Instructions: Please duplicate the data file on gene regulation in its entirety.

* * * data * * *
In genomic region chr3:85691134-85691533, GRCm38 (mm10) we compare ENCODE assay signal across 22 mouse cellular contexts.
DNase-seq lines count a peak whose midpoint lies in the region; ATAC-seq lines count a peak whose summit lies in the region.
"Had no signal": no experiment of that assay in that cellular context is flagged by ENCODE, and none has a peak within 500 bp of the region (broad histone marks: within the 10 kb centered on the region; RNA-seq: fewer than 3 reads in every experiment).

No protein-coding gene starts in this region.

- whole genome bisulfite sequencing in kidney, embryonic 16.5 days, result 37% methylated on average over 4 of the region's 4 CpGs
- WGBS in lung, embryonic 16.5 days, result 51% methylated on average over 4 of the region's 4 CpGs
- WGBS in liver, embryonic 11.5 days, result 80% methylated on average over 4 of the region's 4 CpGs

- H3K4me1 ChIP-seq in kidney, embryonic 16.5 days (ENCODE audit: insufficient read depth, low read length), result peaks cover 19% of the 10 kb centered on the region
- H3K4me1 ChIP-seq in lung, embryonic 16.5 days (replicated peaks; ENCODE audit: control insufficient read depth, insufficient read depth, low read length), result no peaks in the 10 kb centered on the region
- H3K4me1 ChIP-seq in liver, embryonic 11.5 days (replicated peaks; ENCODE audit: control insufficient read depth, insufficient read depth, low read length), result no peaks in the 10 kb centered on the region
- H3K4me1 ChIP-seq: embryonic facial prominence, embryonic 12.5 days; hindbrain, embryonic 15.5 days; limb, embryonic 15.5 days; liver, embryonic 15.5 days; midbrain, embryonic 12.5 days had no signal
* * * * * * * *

In genomic region chr3:85691134-85691533, GRCm38 (mm10) we compare ENCODE assay signal across 22 mouse cellular contexts.
DNase-seq lines count a peak whose midpoint lies in the region; ATAC-seq lines count a peak whose summit lies in the region.
"Had no signal": no experiment of that assay in that cellular context is flagged by ENCODE, and none has a peak within 500 bp of the region (broad histone marks: within the 10 kb centered on the region; RNA-seq: fewer than 3 reads in every experiment).

No protein-coding gene starts in this region.

- whole genome bisulfite sequencing in kidney, embryonic 16.5 days, result 37% methylated on average over 4 of the region's 4 CpGs
- WGBS in lung, embryonic 16.5 days, result 51% methylated on average over 4 of the region's 4 CpGs
- WGBS in liver, embryonic 11.5 days, result 80% methylated on average over 4 of the region's 4 CpGs

- H3K4me1 ChIP-seq in kidney, embryonic 16.5 days (ENCODE audit: insufficient read depth, low read length), result peaks cover 19% of the 10 kb centered on the region
- H3K4me1 ChIP-seq in lung, embryonic 16.5 days (replicated peaks; ENCODE audit: control insufficient read depth, insufficient read depth, low read length), result no peaks in the 10 kb centered on the region
- H3K4me1 ChIP-seq in liver, embryonic 11.5 days (replicated peaks; ENCODE audit: control insufficient read depth, insufficient read depth, low read length), result no peaks in the 10 kb centered on the region
- H3K4me1 ChIP-seq: embryonic facial prominence, embryonic 12.5 days; hindbrain, embryonic 15.5 days; limb, embryonic 15.5 days; liver, embryonic 15.5 days; midbrain, embryonic 12.5 days had no signal